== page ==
So, what does Woolf really mean about a room of her own? It could first be a fictional, virtual room where one has a place to write, to ponder about life immense totality about all or nothing. However, it could also be an indication of a more elegant room of solitude. A room for change. A place in mind where one is free to think differently and have space enough for new reflective thoughts to enter amid everything else one is surrounded by daily. But also – a room in society to welcome something different.


People can chase many paths towards different destinies far off in the future, but behind pursuing each course lies ahead obstacles. With this choice comes responsibility and goals that need to be aligned with our basic need for well-being and meaningfulness. When the plans are not aligned with our inner needs and dreams we wish to pursue, there is a void left in our souls. Not today, maybe not tomorrow, but someday waking up, this void of ours has now increased to an ill-being.


Choose your preferred future wisely – those futures that are aligned with your stars. Aligned with your basic needs of autonomy, where you blossom, flourish, and where your well-being is put first. Even if you do achieve a set of certain goals you put for yourself, if these are not aligned with your basic needs, it can in turn, make you feel worse – even when you reach them.


Thank you for your attention my friend

Seyran


 

Authorbio

Seyran Khalili is an Associate, and graduate student of Organisational Psychiatry and Psychology, at the Institute of Psychiatry, Psychology and Neuroscience, King’s College London. She is an author fellow at the Futures of Man community. You can follow her on Instagram @Seyran.Khalili and twitter @SeyranKhalili.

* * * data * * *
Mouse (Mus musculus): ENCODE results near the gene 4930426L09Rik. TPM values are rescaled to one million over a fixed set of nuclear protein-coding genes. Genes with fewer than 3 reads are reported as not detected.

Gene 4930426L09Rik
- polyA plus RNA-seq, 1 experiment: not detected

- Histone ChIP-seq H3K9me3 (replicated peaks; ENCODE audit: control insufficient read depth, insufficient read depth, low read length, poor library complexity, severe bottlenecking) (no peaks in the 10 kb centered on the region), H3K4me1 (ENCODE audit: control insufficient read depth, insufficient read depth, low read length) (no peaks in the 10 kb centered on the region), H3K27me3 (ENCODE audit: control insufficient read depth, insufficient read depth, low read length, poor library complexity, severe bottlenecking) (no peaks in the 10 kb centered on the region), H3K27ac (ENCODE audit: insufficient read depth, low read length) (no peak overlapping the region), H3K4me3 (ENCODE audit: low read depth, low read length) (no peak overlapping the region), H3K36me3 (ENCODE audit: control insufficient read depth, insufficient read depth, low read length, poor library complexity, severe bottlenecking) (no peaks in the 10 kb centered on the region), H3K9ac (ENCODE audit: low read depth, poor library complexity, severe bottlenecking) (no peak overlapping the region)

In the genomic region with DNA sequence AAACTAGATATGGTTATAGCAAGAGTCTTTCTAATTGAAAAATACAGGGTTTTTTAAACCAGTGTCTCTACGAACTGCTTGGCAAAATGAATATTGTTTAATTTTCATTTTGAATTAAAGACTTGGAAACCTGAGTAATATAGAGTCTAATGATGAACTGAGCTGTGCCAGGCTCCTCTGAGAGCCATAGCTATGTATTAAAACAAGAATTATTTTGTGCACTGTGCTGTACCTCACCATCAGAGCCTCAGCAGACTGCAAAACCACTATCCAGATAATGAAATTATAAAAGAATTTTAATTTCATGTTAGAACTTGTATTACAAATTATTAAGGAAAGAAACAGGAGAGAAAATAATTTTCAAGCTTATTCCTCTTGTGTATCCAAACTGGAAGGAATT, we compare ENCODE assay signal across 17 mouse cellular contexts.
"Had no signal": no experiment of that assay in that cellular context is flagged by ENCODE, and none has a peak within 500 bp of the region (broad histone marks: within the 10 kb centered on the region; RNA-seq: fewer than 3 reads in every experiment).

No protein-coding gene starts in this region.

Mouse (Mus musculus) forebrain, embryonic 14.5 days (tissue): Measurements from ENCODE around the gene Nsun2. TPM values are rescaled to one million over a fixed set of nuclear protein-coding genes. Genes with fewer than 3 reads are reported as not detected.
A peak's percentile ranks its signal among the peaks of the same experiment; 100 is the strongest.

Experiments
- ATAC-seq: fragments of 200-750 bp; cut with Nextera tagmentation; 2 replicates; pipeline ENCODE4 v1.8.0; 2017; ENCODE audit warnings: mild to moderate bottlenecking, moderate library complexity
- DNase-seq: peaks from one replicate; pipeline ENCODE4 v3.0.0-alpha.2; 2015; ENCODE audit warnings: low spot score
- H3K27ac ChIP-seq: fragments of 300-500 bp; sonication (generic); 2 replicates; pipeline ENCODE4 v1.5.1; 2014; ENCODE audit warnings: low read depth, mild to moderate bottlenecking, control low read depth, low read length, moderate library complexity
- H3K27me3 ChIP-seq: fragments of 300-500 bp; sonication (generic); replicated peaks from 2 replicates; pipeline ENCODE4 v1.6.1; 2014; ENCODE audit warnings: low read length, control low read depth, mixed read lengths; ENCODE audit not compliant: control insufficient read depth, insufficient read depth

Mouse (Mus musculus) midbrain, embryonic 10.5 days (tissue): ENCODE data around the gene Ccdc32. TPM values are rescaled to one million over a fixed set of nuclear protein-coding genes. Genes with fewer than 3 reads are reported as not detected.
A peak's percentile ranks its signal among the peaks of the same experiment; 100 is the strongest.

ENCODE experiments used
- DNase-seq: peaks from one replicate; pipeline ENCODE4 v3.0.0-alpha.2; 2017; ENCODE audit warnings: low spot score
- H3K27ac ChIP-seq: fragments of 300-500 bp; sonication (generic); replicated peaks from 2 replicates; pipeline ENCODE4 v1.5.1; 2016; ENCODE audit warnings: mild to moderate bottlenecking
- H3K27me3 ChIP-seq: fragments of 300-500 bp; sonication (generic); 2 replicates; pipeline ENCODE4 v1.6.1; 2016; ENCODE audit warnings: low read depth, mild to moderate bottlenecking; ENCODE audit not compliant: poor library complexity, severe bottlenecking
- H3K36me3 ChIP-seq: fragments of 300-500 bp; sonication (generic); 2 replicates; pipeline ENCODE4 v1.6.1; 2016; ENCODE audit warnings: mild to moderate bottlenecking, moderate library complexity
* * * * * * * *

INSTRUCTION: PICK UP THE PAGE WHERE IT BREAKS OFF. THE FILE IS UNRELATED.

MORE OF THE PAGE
Future you will thank you. What do we mean by this? Well, it’s simple by manifesting and visualising the ‘future-you’. Magritte was fascinated by the seductiveness of images. Ordinarily, you see a picture of something, and you believe in it, you are seduced by it; you take its honesty for granted”. Magritte knew that representations of things could lie. The images aren’t men; it’s only pictures of them. It makes us aware of the falsity of representation and aware of the power of manifestations and visualisation.


Photo by Art Lasovsky on Unsplash

This won’t work unless you do. The things we want most - health, happiness, wealth, love - are governed by our ability to think, feel and act. By caring for our core needs and nourishing our truth, we can start over and re-write our preferred future. Now it’s time to become the master of your destiny, by each letter written on a blank canvas letting you one step closer to where you want to be - and who you want to be.


Photo by Magic Bowls on Unsplash

An empty pot makes the loudest noise. Let me reiterate about nothingness without end. Nothing can mean so much more. By referring to the never-ending infinite and incomprehensible depth of our existence, an existence we as humans cannot even being to comprehend except through study, deep meditation, and focus. Therefore, the term “nothing” is widely used as a meditation concept, a focal point to help direct thoughts.

MUSIC #1

Snatam Kaur - Mul Mantra | Ek Ong Kar


MUSIC #2

Mool Mantra| Deva Premal


LECTURE #1


Elizabeth Gilbert muses on the impossible things we expect from artists and geniuses -- and shares the radical idea that, instead of the rare person "being" a genius, all of us "have" a genius. It's a funny, personal and surprisingly moving talk.



LECTURE #2


Anab Jain brings the future to life, creating experiences where people can touch, see and feel the potential of the world we're creating. Do we want a world where intelligent machines patrol our streets, for instance, or where our genetic heritage determines our health care? Jain's projects show why it's important to fight for the world we want. Catch a glimpse of possible futures in this eye-opening talk.




BOOK #1


BOOK #2


BOOK #3


Identity: Contemporary Identity Politics and the Struggle for Recognition |  Francis Fukuyama


 

Sources:

http://www.artrepublic.com/biographies/107-rene-magritte.html

http://www.brain-juice.com/cgi-bin/show_bio.cgi?p_id=22

https://blogs.warwick.ac.uk/zbrigley2/entry/this_is_not